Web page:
Articles & Publications

Tips to Combat Elder Abuse at Home and In the Office

Posted June 22, 2012 by Jamie Kent Hamelburg in Articles & Publications, Business Publications

Articles featured on our site typically deal with items of a "business" nature. In the past, we've written about leases, foreclosures, intellectual property, alternative methods of resolving commercial disputes and the like. Today, however, we want to focus on a topic that is both "personal" and "business" in nature and can impact any one of us-the issue of elder abuse and ways to combat it.

The prevalence of elder financial abuse at home was recently highlighted in a blog by Leah Nichaman, founder and president of Everyday Money Management, a firm that assists senior citizens (and others such as individuals with physical and mental disabilities) in need of help with financial tasks. Ms. Nichaman noted that seniors are falling victim to financial abuse at an alarming rate. Pointing to the case of Mickey Rooney, who suffered abuse at the hands of his stepson, Ms. Nichaman pointed out that anyone, regardless of gender, race or socioeconomic class, can be a victim of elder financial abuse.

Of equal notoriety is the case of Brooke Astor, the 104-year old New York socialite and philanthropist, who was under the abusive care of her 82-year old only son. He was ultimately sentenced to prison following a trial on criminal counts including grand larceny for looting his mother's $180 million fortune. Sadly, in Ms. Astor's case, her attorney was also convicted along with her son on counts relating to forgery. Ms. Nichaman's tips for helping an older family member avoid the same fate as Mr. Rooney and Ms. Astor are:

1. Ask whomever has access to an older family member's checkbook to use the memo line provided on a check and make it a habit to note for what the check was written.

2. Ask the elderly family member to give you online access to all accounts so that you can review them on a regular basis.

3. Remind the elderly family member not to leave checkbooks or account statements in an unlocked space.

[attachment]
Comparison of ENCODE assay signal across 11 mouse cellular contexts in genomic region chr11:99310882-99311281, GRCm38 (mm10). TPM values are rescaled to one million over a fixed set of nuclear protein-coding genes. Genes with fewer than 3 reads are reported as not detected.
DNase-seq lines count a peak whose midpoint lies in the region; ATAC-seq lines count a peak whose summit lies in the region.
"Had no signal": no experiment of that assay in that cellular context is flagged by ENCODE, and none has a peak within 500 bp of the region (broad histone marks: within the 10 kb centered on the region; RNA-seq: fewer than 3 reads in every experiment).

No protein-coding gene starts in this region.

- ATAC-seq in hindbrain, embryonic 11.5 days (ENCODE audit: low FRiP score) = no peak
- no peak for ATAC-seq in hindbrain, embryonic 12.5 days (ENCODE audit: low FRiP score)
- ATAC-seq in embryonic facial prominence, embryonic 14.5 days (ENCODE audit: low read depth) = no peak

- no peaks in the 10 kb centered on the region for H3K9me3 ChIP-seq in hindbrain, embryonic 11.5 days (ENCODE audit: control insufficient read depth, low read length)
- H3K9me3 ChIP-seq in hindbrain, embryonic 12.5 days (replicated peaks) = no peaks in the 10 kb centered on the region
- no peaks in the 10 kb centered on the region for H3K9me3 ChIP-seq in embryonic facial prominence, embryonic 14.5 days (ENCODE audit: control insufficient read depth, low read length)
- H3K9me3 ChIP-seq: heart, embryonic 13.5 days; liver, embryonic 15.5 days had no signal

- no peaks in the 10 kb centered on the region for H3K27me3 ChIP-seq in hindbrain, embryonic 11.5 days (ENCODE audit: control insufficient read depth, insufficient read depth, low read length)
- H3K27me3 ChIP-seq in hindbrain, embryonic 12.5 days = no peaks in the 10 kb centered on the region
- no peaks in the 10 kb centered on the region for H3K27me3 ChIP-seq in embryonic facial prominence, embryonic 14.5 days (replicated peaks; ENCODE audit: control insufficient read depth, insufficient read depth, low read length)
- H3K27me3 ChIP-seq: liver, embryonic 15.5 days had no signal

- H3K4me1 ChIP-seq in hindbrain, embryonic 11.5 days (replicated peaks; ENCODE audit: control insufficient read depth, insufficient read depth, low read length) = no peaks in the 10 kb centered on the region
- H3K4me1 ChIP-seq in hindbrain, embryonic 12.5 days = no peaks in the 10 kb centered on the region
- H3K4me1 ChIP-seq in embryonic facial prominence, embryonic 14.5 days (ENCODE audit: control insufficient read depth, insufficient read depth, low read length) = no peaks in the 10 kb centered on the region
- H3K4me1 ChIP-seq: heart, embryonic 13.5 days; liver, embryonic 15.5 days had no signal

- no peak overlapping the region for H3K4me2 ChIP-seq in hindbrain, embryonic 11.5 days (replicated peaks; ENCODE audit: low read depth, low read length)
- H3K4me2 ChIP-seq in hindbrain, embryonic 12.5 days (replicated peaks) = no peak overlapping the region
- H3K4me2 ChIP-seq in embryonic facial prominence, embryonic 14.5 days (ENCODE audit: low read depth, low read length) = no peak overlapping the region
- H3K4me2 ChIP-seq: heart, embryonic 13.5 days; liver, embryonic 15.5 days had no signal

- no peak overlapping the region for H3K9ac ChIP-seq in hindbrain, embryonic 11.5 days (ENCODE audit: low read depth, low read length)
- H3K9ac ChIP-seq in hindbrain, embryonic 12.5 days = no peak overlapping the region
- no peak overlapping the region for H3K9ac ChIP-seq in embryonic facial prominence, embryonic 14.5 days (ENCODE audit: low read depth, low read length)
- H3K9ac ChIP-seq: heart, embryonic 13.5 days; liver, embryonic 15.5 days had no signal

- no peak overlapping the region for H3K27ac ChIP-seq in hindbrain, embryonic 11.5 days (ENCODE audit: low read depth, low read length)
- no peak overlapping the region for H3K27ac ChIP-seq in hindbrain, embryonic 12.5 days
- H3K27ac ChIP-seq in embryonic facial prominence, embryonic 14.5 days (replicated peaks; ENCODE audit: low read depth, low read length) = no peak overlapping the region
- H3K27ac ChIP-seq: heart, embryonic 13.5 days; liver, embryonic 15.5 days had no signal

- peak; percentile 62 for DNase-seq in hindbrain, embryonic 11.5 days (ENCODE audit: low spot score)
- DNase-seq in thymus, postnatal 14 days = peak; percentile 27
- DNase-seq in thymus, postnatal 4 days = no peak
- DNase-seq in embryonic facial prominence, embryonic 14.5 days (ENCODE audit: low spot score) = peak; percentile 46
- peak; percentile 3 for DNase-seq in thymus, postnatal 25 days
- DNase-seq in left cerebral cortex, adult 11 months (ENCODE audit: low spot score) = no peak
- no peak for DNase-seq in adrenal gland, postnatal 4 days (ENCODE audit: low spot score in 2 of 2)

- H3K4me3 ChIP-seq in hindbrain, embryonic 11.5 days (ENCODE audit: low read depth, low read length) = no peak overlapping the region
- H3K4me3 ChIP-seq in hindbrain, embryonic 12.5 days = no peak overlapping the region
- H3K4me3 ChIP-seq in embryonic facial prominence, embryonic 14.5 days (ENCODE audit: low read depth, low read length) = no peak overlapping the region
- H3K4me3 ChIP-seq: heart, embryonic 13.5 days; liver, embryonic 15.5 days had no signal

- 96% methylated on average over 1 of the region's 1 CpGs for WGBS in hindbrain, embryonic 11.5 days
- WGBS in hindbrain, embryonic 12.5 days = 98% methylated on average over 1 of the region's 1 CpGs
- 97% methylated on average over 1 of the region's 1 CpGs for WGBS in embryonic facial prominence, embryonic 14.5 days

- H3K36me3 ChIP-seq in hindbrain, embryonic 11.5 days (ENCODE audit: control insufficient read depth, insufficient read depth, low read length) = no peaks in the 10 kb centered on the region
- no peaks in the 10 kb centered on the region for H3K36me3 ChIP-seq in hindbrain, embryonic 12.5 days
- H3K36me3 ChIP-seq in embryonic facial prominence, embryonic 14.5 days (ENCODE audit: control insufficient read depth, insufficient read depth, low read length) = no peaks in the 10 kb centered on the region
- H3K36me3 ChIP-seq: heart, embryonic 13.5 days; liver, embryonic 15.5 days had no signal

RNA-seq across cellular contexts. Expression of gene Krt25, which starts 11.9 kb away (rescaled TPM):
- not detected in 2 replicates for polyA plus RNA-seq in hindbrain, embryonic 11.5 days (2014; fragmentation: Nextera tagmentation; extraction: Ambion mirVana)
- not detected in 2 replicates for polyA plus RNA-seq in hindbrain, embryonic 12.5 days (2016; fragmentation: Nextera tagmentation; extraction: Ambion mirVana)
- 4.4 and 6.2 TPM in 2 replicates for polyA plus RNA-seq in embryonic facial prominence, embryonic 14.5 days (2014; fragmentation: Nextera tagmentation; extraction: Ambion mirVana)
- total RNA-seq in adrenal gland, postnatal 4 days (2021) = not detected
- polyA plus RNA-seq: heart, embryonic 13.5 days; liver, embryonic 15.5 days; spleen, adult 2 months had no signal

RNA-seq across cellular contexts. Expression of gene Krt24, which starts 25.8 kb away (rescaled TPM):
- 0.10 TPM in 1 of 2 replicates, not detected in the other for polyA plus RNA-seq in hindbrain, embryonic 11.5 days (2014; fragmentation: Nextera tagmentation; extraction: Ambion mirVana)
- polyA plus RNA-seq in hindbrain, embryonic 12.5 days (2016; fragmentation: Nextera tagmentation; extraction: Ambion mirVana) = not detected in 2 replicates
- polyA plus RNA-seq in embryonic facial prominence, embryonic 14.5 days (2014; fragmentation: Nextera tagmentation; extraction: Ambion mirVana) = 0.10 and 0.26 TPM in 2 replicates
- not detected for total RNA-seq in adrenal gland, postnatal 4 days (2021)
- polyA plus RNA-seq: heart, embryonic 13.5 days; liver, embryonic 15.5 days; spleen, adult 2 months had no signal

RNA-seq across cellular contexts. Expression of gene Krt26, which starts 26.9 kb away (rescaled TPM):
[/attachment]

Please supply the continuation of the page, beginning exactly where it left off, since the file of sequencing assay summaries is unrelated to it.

4. Review bank and credit statements with the elderly family member monthly.

5. Ask the elderly family member to talk with you before spending large amounts of money or engaging a contractor.

More suggestions on ways to combat elder abuse at home are in Ms. Nichaman's blog and The Everyday Money Management website.

Elder financial abuse is not limited to personal dealings at home. It can occur in the business environment as well. In cases of family-owned businesses, a younger generation motivated by personal greed could try to persuade a parent or grandparent to make business decisions not in the best interest of the company (such as, for example, to use the company's assets as leverage for a personal loan). With the right amount of pressure on an elderly parent or grandparent, this can be tantamount to elder financial abuse. As another example, once-trusted employees also can gain access to the company checkbook and issue unauthorized checks.

Here are some tips for helping an older family member not become a victim of financial abuse in his or her company affairs:

1. Ask the company's bank to require two signatures on company checks. This can make it more difficult for anyone, be it a family member or employee, to write checks without authorization.

2. Establish procedures for checkbooks and account statements to be kept in a locked space.

3. Review corporate bank and credit card statements each month with the business's bookkeeper.

4. Ask the elderly family member to talk with you before signing any contracts or other financial documents.

5. Make contact with the elderly family member's accountant and attorney to discuss any concerns you might have about the possibility of abuse.

6. Ask the elderly family member's stockbroker or investment advisor to advise you of any monetary request that seems out of the ordinary.

A watchful eye and the involvement of family members can prevent the occurrence of financial elder abuse. By following the tips outlined above, elder abuse can be combated both at home and in the office. If you’re interested in finding out more about Press, Dozier & Hamelburg, LLC’s elder law practice and information on preparing trusts and wills and protecting against elder abuse, please see our estate planning page and asset protection page.

Press, Dozier & Hamelburg partners with businesses to achieve their goals, and represents families and individuals, often when they are most vulnerable. Our attorneys deliver valuable insight and counsel in the areas of business law, employment law, litigation, commercial real estate, estate planning and administration, and business succession planning. We provide all of our clients with personal service, emphasizing responsiveness, sensitivity, and respect. We are located in Bethesda and serve Maryland, Virginia and Washington, DC.